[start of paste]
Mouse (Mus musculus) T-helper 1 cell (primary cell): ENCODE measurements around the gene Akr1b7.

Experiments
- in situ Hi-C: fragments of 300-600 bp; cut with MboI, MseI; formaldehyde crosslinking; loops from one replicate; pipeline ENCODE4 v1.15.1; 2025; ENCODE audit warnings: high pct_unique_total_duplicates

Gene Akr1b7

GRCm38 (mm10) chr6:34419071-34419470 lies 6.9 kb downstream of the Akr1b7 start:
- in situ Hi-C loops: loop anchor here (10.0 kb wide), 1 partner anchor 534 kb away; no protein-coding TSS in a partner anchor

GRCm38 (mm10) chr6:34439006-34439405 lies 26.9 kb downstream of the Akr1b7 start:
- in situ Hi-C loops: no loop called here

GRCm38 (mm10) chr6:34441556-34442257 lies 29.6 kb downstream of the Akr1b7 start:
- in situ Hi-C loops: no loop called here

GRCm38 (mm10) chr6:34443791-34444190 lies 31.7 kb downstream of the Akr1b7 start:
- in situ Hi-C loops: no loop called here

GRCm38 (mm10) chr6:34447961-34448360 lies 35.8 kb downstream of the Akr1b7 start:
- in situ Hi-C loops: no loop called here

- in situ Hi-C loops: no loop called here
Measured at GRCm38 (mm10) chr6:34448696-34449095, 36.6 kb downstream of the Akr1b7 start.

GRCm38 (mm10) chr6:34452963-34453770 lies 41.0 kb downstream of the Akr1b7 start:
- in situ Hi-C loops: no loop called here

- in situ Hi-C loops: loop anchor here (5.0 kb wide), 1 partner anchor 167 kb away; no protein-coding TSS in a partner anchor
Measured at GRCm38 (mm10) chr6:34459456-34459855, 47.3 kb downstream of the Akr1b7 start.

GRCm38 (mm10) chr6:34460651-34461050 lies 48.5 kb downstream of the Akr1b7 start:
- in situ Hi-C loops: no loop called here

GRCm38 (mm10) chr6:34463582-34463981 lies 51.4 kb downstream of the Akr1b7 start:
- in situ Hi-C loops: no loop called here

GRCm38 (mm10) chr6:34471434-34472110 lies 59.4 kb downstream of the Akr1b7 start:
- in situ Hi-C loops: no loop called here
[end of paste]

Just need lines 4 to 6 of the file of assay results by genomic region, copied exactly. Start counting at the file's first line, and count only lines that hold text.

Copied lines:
Gene Akr1b7

GRCm38 (mm10) chr6:34419071-34419470 lies 6.9 kb downstream of the Akr1b7 start:
- in situ Hi-C loops: loop anchor here (10.0 kb wide), 1 partner anchor 534 kb away; no protein-coding TSS in a partner anchor